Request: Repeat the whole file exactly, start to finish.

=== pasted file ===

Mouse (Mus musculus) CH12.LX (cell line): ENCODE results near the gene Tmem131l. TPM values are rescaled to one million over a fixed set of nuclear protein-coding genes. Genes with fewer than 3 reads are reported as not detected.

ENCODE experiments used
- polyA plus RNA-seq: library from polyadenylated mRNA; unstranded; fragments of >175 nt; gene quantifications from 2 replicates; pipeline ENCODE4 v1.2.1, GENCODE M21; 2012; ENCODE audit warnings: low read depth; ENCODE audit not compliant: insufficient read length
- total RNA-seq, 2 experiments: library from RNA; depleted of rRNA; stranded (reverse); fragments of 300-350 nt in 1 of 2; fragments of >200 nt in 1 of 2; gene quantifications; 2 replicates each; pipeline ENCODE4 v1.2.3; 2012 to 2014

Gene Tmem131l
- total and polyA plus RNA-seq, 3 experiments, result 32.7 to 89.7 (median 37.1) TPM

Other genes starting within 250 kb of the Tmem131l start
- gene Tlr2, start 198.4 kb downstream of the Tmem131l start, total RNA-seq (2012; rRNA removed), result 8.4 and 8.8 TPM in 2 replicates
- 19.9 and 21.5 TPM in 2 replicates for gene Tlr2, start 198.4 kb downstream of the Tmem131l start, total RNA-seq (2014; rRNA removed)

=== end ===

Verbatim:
Mouse (Mus musculus) CH12.LX (cell line): ENCODE results near the gene Tmem131l. TPM values are rescaled to one million over a fixed set of nuclear protein-coding genes. Genes with fewer than 3 reads are reported as not detected.

ENCODE experiments used
- polyA plus RNA-seq: library from polyadenylated mRNA; unstranded; fragments of >175 nt; gene quantifications from 2 replicates; pipeline ENCODE4 v1.2.1, GENCODE M21; 2012; ENCODE audit warnings: low read depth; ENCODE audit not compliant: insufficient read length
- total RNA-seq, 2 experiments: library from RNA; depleted of rRNA; stranded (reverse); fragments of 300-350 nt in 1 of 2; fragments of >200 nt in 1 of 2; gene quantifications; 2 replicates each; pipeline ENCODE4 v1.2.3; 2012 to 2014

Gene Tmem131l
- total and polyA plus RNA-seq, 3 experiments, result 32.7 to 89.7 (median 37.1) TPM

Other genes starting within 250 kb of the Tmem131l start
- gene Tlr2, start 198.4 kb downstream of the Tmem131l start, total RNA-seq (2012; rRNA removed), result 8.4 and 8.8 TPM in 2 replicates
- 19.9 and 21.5 TPM in 2 replicates for gene Tlr2, start 198.4 kb downstream of the Tmem131l start, total RNA-seq (2014; rRNA removed)